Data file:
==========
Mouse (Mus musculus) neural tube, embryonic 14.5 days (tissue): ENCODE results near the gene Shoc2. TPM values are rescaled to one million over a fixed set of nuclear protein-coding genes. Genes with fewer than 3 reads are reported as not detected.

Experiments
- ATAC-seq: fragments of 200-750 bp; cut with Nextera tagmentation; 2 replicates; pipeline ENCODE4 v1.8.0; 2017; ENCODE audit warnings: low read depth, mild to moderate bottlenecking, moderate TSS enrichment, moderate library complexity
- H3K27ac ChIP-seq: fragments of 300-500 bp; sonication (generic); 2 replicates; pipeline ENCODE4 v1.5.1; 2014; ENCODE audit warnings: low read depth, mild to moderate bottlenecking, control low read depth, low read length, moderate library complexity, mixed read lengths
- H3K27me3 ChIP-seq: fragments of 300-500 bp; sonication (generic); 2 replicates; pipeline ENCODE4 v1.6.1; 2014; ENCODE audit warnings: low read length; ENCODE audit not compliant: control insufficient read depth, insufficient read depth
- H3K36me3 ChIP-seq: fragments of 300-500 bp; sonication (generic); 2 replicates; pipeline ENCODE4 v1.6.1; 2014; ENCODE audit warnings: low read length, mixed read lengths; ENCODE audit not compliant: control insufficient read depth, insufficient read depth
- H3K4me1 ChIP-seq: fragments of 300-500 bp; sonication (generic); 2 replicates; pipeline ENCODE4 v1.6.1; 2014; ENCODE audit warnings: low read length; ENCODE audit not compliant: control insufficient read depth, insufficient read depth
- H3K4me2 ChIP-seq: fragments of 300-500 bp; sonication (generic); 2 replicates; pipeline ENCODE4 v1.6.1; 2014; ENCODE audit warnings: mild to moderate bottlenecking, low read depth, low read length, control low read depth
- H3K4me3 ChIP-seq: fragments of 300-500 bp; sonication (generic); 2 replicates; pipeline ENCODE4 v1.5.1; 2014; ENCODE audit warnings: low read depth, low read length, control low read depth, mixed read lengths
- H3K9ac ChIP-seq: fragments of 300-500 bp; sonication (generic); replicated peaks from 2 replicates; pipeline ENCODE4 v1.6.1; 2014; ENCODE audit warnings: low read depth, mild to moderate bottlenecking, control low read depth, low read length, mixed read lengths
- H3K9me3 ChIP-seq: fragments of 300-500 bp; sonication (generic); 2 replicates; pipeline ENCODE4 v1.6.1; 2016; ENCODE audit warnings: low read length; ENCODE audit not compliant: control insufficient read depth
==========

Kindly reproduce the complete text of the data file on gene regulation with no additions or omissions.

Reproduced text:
Mouse (Mus musculus) neural tube, embryonic 14.5 days (tissue): ENCODE results near the gene Shoc2. TPM values are rescaled to one million over a fixed set of nuclear protein-coding genes. Genes with fewer than 3 reads are reported as not detected.

Experiments
- ATAC-seq: fragments of 200-750 bp; cut with Nextera tagmentation; 2 replicates; pipeline ENCODE4 v1.8.0; 2017; ENCODE audit warnings: low read depth, mild to moderate bottlenecking, moderate TSS enrichment, moderate library complexity
- H3K27ac ChIP-seq: fragments of 300-500 bp; sonication (generic); 2 replicates; pipeline ENCODE4 v1.5.1; 2014; ENCODE audit warnings: low read depth, mild to moderate bottlenecking, control low read depth, low read length, moderate library complexity, mixed read lengths
- H3K27me3 ChIP-seq: fragments of 300-500 bp; sonication (generic); 2 replicates; pipeline ENCODE4 v1.6.1; 2014; ENCODE audit warnings: low read length; ENCODE audit not compliant: control insufficient read depth, insufficient read depth
- H3K36me3 ChIP-seq: fragments of 300-500 bp; sonication (generic); 2 replicates; pipeline ENCODE4 v1.6.1; 2014; ENCODE audit warnings: low read length, mixed read lengths; ENCODE audit not compliant: control insufficient read depth, insufficient read depth
- H3K4me1 ChIP-seq: fragments of 300-500 bp; sonication (generic); 2 replicates; pipeline ENCODE4 v1.6.1; 2014; ENCODE audit warnings: low read length; ENCODE audit not compliant: control insufficient read depth, insufficient read depth
- H3K4me2 ChIP-seq: fragments of 300-500 bp; sonication (generic); 2 replicates; pipeline ENCODE4 v1.6.1; 2014; ENCODE audit warnings: mild to moderate bottlenecking, low read depth, low read length, control low read depth
- H3K4me3 ChIP-seq: fragments of 300-500 bp; sonication (generic); 2 replicates; pipeline ENCODE4 v1.5.1; 2014; ENCODE audit warnings: low read depth, low read length, control low read depth, mixed read lengths
- H3K9ac ChIP-seq: fragments of 300-500 bp; sonication (generic); replicated peaks from 2 replicates; pipeline ENCODE4 v1.6.1; 2014; ENCODE audit warnings: low read depth, mild to moderate bottlenecking, control low read depth, low read length, mixed read lengths
- H3K9me3 ChIP-seq: fragments of 300-500 bp; sonication (generic); 2 replicates; pipeline ENCODE4 v1.6.1; 2016; ENCODE audit warnings: low read length; ENCODE audit not compliant: control insufficient read depth